Now, take a moment and reread the joke. Is it funny yet? If we wrote it without the 10 in binary, which really is the counting number 2, it wouldn’t be nearly as funny:

“There are only 2 types of people in this world- those who understand binary and those who don’t.”

Stay radical,

Mathman

I heard this joke in math class the other day:

“There are only 10 types of people in this world- those who understand binary and those who don’t.”

I’m one of the types of people who doesn’t get it. Please help.

Thanks,

Sly T. Lee Confused

Dear Sly,

Thanks for asking for help. That is a great skill more of us need to use. BTW, you sure know how to tell a joke. I just had to pick myself up off the floor. I laughed myself right out of my chair. Keep them coming.

Anyways, this joke revolves around understanding the binary system. You might not realize it, but we both needed the binary system to even see this blog entry. Huh? As a matter of fact, you’re using the binary system anytime you use anything powered by electricity. Anything.

The binary system is based on the prefix “bi”. Do you know what number “bi” is referring to? Hint: think bicycle. I hope you figured out “Bi” means “two”. So the binary system is counting system based on the number 2. A bit lost? Let’s go back to the electricity example for a second. . Think about the common light switch. There are only two options, on or off. The electricity flows or it doesn’t (we’re ignoring dimmer switches to keep it simpler).

Any electronic device is broken down into a whole lot of light switches that are on or off. Fortunately for us, many of these switches have been shrunken down to a microscopic level. If they hadn’t, this computer that I’m typing on would take up a fair amount of real estate here in Mathopolis. Ah, the wonders of modern science.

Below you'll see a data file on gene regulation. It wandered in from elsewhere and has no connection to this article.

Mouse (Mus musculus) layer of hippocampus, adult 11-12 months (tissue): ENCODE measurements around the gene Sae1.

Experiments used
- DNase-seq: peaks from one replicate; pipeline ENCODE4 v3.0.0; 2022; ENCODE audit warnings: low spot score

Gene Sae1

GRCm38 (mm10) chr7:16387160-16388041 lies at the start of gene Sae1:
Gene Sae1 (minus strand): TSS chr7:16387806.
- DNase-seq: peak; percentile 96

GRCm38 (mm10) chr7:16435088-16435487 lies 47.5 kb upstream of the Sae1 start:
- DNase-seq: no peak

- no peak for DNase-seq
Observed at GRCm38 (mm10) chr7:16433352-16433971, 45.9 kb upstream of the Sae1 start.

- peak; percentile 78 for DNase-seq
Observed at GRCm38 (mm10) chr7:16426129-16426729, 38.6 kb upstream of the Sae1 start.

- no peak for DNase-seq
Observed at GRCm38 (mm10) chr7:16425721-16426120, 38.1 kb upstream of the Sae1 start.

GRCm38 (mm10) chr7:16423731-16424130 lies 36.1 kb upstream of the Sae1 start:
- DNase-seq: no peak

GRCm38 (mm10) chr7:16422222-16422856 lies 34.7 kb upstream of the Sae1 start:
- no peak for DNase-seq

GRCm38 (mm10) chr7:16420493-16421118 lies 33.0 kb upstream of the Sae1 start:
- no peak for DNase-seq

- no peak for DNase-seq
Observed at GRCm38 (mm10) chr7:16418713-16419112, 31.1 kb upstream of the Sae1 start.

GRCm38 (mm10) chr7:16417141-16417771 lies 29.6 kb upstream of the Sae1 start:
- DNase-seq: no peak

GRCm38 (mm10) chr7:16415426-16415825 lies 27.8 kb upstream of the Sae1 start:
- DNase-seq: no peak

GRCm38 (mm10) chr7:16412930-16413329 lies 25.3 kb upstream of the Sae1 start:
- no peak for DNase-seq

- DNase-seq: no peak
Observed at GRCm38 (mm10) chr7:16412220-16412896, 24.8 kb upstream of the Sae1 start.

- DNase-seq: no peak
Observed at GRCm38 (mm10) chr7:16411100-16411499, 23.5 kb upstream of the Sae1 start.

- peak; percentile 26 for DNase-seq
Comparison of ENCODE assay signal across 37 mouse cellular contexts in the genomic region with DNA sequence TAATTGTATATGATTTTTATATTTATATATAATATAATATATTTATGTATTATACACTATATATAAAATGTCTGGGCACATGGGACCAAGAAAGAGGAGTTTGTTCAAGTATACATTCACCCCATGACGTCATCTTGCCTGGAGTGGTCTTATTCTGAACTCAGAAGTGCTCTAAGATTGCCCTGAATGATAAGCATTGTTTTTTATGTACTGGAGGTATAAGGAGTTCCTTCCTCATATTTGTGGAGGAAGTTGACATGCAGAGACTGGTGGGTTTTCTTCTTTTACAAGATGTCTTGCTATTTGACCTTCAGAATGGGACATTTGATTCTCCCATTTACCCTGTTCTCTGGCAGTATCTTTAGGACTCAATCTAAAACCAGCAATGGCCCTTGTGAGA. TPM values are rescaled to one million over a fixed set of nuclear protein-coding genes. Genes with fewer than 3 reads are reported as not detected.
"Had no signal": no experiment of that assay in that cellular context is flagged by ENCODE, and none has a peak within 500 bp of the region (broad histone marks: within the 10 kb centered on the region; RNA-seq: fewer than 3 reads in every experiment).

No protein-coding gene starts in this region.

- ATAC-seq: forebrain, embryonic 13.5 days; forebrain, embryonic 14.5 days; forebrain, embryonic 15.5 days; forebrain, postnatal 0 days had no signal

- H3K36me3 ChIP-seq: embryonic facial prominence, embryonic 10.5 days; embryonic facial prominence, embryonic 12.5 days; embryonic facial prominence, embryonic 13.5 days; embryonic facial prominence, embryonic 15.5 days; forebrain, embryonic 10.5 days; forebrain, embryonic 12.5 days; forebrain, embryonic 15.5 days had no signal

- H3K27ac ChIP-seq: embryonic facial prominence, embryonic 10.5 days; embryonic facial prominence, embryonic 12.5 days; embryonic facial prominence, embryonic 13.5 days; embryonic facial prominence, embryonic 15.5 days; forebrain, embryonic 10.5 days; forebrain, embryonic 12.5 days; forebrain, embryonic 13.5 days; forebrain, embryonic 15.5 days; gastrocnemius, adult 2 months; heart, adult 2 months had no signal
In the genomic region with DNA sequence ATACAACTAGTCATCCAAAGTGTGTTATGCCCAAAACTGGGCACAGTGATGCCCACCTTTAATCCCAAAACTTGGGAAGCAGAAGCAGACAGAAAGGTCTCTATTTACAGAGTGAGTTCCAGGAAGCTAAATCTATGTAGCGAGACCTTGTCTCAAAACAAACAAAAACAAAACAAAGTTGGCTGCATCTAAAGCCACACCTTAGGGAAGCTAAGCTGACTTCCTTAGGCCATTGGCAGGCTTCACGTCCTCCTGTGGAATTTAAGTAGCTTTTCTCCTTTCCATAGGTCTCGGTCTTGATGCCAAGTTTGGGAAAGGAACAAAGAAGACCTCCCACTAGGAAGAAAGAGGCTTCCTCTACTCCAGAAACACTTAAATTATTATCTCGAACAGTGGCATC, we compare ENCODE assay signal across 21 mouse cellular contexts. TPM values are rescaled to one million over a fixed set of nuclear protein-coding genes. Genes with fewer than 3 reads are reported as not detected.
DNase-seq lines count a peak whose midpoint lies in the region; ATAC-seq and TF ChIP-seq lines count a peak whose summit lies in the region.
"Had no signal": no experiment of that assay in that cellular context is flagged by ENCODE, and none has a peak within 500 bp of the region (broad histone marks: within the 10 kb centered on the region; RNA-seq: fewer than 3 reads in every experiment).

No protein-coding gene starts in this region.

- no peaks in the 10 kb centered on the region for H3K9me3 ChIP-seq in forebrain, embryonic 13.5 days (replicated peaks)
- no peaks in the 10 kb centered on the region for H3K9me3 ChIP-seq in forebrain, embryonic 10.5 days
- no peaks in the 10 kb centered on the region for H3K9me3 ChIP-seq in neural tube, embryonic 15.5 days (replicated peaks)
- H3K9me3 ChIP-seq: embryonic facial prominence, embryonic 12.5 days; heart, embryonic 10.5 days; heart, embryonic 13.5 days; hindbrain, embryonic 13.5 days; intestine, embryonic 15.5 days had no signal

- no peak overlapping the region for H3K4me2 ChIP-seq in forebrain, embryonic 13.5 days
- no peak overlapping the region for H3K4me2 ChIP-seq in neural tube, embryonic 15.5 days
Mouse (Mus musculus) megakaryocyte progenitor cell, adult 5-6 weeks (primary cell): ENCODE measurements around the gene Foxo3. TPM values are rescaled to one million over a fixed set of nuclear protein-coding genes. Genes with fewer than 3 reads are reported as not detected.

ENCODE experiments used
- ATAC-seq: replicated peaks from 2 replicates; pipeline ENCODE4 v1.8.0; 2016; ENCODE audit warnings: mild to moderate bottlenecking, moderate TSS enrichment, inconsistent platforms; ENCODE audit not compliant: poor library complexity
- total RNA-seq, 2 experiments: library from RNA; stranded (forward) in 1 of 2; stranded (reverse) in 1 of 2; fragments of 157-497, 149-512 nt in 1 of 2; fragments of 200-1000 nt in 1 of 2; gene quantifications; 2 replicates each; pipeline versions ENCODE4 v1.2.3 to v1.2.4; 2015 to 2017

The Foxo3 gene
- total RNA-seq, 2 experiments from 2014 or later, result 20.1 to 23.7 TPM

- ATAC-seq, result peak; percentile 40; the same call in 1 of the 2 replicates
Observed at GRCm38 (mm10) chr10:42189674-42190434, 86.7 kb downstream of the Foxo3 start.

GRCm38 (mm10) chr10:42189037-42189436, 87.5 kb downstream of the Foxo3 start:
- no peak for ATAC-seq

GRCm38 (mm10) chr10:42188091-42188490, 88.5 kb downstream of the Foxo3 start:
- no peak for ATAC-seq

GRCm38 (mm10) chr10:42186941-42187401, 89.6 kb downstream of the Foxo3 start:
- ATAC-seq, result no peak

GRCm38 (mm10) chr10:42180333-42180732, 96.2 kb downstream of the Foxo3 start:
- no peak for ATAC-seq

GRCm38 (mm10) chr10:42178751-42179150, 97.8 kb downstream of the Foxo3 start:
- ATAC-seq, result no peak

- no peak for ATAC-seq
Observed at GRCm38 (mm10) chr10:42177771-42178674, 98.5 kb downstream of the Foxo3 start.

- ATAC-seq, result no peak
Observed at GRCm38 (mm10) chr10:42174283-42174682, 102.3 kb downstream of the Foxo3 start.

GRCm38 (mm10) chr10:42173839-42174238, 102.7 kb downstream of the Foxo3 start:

Enough of science, let’s get back to math:

We’re not used to the simplicity of the binary system, we’re used to a much more complex system of keeping track of numbers. Our system is base 10 and is called the decimal system. It’s worth it to think about this for a minute so we can understand and appreciate the binary system a bit more. The decimal system revolves around 10 possibilities for each digit (single number). You know these possibilities as 0,1,2,3,4,5,6,7,8, and 9 (that was fun to type from the top of the keyboard). We know the place values in our system as “ones”, “tens”, “hundreds”, “thousands”, “ten thousands”, and so on. Think of a number to keep this straight:

67,890 is 6 ten thousands, 7 thousands, 8 hundreds, 9 tens, and 0 ones.

In our decimal system the number 10 is made up of 1 tens and 0 ones. When we write a number we start with the lowest value for a digit, 0, and work our way through the digits until we get to the highest value, 9. If we have to go higher than 9 we add the next place value and use a 0 to hold the first place value. We’re so used to doing this automatically we don’t think about it anymore.

The binary system works the same way. We start with a 0 in the first place value and count up until we hit the largest digit, then we add the next place value and start over. So, the number 0 in binary is 0. The number 1 in binary is 1. The number 2 in binary exceeds the highest digit for first place value so we need to add the second place value.

In base 2 (binary), the number 2 is written as 10. The place values go ones, twos, fours, eights, and so on. In the decimal system the place values are: 10^0=1, 10^1=10, 10^2=100, 10^3=1000, and so on. In the binary (base 2) system, the place values are: 2^0=1, 2^1=2, 2^2=4, 2^3=8, and so on. You count the same: 1,2,3,4,5,6,7,8,9,10,11, etc. but the numbers are written differently. This is like a foreign language for math.

Now, take a moment and reread the joke. Is it funny yet? If we wrote it without the 10 in binary, which really is the counting number 2, it wouldn’t be nearly as funny:

“There are only 2 types of people in this world- those who understand binary and those who don’t.”

Stay radical,

Mathman

## Wednesday, April 8, 2009

### Whoa, Math AND Science

Reuben Margolin definitely has mathematical and scientifical (?) superpowers. He probably won his school's science fair as a student.

Stay radical.

Stay radical.